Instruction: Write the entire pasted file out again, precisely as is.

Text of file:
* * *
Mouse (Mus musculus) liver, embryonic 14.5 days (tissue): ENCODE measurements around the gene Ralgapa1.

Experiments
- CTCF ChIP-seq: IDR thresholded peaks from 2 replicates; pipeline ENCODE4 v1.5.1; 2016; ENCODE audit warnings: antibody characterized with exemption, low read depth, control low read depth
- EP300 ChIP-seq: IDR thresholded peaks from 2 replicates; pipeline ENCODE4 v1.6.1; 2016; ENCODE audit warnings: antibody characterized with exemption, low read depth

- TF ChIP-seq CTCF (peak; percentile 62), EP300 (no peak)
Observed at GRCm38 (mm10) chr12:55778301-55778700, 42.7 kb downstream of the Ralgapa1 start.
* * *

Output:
Mouse (Mus musculus) liver, embryonic 14.5 days (tissue): ENCODE measurements around the gene Ralgapa1.

Experiments
- CTCF ChIP-seq: IDR thresholded peaks from 2 replicates; pipeline ENCODE4 v1.5.1; 2016; ENCODE audit warnings: antibody characterized with exemption, low read depth, control low read depth
- EP300 ChIP-seq: IDR thresholded peaks from 2 replicates; pipeline ENCODE4 v1.6.1; 2016; ENCODE audit warnings: antibody characterized with exemption, low read depth

- TF ChIP-seq CTCF (peak; percentile 62), EP300 (no peak)
Observed at GRCm38 (mm10) chr12:55778301-55778700, 42.7 kb downstream of the Ralgapa1 start.